I feel a real affinity with this country and its people. I've been welcomed with open arms. And in some cases with beer and mescal. The people I've met, native and ex-pat, have conspired to hold me back…clinging to me and preventing my return to England. México makes sense to me, and four months hasn't been anywhere near enough. Guatemala was stunning to look at, with its lakes, rivers and cobbled-street towns; El Salvador was a real latin whirlwind experience like no other; Honduras wanted to kill me; the other countries I skipped through without really feeling them. Having started my trip a year ago on the Yucatán and skirting the country to Belize, I knew I'd seen nothing of the real México. Like-minded travellers I met on the road in Central America had all said to me with a knowing smile "just wait til you get back up to México". They were right: this country has a hold on me like no other: it folded its arms around me and has refused to let go. I could have spent the whole year here and not seen enough, my experience was so rich. I made fast friends in DF, and some random ones on the street; I found a brother in Colima; a family living on the beaches of Michoacán showed me real Méxican warmth and spirit; the people of Mazunte and Zipolite welcomed me with smiles and generosity. There really is nowhere quite like México. Every corner different: a wildly varied land of jungle, desert, lakes, canyons, colonial towns, huge cities, raw beaches and mountains. I feel I've barely scratched the surface, and its inexorable lure will draw me back sooner rather than later. The warmth of the people; the riotous colour; the simple vibrant joy in being alive…queiro más, por favor.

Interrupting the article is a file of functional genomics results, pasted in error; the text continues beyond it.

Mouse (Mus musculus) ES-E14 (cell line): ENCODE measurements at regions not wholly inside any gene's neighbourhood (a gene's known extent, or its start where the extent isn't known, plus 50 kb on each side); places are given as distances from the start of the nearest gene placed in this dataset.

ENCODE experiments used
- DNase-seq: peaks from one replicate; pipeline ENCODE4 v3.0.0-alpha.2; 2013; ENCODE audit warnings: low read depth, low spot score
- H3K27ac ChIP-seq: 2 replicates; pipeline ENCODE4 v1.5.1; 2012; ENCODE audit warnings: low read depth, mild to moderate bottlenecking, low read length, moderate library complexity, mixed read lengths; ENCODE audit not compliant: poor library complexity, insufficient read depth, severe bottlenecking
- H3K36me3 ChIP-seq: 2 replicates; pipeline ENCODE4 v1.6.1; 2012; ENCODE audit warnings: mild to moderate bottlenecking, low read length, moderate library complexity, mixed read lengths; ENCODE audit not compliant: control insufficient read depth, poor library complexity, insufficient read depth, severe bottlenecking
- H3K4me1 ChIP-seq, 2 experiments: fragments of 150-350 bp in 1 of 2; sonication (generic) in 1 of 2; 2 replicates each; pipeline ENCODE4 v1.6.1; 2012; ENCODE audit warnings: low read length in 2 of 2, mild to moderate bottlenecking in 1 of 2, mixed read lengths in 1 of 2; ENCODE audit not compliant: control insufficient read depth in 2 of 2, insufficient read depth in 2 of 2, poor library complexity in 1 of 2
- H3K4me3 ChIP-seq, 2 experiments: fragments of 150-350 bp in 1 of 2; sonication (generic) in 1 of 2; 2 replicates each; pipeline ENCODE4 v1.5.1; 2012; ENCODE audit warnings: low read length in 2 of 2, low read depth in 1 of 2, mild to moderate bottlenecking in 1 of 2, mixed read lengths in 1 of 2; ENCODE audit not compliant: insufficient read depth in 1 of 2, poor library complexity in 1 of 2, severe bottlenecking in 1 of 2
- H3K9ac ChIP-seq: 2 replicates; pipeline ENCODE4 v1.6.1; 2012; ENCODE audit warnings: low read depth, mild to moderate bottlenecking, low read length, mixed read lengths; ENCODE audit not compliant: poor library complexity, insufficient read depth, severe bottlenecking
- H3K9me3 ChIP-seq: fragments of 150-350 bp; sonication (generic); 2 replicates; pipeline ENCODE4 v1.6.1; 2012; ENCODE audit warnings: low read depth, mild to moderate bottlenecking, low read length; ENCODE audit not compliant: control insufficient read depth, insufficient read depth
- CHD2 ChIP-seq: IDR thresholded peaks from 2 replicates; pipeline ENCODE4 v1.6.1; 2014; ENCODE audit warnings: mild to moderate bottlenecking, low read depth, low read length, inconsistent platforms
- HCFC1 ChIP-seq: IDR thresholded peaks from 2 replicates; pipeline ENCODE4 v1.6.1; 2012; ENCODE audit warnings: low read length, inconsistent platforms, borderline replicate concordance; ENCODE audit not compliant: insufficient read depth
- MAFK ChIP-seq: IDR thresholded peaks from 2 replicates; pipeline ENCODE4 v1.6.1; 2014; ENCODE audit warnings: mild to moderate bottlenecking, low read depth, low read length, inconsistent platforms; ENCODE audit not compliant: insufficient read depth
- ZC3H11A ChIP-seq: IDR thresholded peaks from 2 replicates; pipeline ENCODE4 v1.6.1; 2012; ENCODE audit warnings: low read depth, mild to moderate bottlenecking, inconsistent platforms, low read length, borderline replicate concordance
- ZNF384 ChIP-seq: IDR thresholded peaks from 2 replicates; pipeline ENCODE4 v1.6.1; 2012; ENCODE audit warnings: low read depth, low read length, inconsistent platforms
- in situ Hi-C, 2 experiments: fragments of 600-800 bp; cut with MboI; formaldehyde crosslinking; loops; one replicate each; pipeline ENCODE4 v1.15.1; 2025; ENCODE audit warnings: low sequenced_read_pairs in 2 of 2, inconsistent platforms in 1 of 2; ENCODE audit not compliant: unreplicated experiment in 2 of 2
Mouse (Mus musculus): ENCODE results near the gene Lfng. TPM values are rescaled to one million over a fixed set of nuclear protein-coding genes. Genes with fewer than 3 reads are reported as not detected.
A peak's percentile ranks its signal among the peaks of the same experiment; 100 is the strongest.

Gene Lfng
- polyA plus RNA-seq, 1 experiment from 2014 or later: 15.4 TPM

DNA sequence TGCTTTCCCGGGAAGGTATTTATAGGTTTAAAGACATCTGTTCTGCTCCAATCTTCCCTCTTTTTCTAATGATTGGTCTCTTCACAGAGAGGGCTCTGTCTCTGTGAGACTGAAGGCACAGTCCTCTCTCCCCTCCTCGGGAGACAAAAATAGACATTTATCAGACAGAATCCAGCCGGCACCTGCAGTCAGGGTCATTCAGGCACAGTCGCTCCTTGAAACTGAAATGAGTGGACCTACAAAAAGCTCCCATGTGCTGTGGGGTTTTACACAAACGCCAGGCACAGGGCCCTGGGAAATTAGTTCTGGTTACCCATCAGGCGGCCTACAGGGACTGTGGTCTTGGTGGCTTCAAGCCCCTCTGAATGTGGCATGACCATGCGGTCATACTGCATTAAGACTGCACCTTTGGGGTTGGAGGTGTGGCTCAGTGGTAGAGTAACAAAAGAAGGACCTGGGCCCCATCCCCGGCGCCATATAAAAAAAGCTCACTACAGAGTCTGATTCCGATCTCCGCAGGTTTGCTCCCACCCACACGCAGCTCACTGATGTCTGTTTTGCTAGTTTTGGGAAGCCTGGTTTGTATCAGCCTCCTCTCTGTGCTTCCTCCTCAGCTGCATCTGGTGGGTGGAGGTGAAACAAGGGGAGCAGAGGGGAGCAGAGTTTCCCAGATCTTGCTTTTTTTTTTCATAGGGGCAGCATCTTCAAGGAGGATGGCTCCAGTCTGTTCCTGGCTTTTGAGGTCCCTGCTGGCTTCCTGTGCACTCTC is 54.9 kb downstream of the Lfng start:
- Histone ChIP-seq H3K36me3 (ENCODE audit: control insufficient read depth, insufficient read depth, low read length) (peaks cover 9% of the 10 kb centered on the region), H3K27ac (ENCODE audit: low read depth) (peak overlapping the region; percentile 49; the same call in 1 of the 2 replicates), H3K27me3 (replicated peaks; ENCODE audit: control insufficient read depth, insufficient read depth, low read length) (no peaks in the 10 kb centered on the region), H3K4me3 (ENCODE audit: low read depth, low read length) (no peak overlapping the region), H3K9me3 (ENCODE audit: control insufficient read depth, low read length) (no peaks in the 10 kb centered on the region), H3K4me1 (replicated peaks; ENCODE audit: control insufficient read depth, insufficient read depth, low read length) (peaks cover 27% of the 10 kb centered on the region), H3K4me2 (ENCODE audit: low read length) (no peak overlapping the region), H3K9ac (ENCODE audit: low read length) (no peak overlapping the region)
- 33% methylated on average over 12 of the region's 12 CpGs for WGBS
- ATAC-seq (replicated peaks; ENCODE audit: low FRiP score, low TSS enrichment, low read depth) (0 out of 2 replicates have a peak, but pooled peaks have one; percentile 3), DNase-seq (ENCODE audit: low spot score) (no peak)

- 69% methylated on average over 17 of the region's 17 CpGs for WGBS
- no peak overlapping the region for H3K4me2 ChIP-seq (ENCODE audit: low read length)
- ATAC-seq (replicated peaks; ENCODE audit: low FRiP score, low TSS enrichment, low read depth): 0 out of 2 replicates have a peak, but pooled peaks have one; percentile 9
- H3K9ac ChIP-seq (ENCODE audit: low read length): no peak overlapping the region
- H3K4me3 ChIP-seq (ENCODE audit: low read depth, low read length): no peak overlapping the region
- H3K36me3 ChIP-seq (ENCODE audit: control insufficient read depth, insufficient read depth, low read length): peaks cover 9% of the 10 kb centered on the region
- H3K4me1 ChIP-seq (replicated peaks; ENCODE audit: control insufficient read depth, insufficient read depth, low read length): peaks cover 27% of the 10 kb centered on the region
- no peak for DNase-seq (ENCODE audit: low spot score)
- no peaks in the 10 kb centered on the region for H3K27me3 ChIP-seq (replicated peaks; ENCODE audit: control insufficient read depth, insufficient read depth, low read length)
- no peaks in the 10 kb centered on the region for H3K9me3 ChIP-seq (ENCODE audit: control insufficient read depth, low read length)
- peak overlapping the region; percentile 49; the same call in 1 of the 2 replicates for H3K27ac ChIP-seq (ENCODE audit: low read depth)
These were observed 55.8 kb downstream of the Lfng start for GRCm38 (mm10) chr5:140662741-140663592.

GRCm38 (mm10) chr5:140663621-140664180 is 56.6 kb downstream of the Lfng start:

And so to another bus station; sat atop my dusty pack, killing time with a battered paperback and watching the world go by. I like to people-watch as a town wakes up, but I was exhausted. I'd had my last prolonged Spanish conversation with an affable taxi driver in the early hours, and tipped the cheery chap well to get his day off to a good start; he'd wished me luck. With ten minutes to spare I was slinging the bag into the hold of a jalopy and climbing aboard. We picked our way through traffic, the outskirts of town giving way to flat landscapes and the fast roads to Cancún. As we headed to our transfer point, the tiny station in the Quintana Roo, I got a glimpse of the horror I'd thankfully avoided. Cancún is a town devoid of spirit, vitality and joy. It's ugly pyramidal hotels line the strip of beach in the far distance as you gratefully hit the road to the airport, soulless concrete monuments to excess. I'd sooner walk the backstreets of an Acapulco slum than spend time on these Margarita-soaked beaches amongst oiled people beached on their sun-loungers, waited on hand-and-foot by some poor Mexican who wouldn't be allowed to set foot in the complex were he or she not working there. Not my cup of darjeeling at all.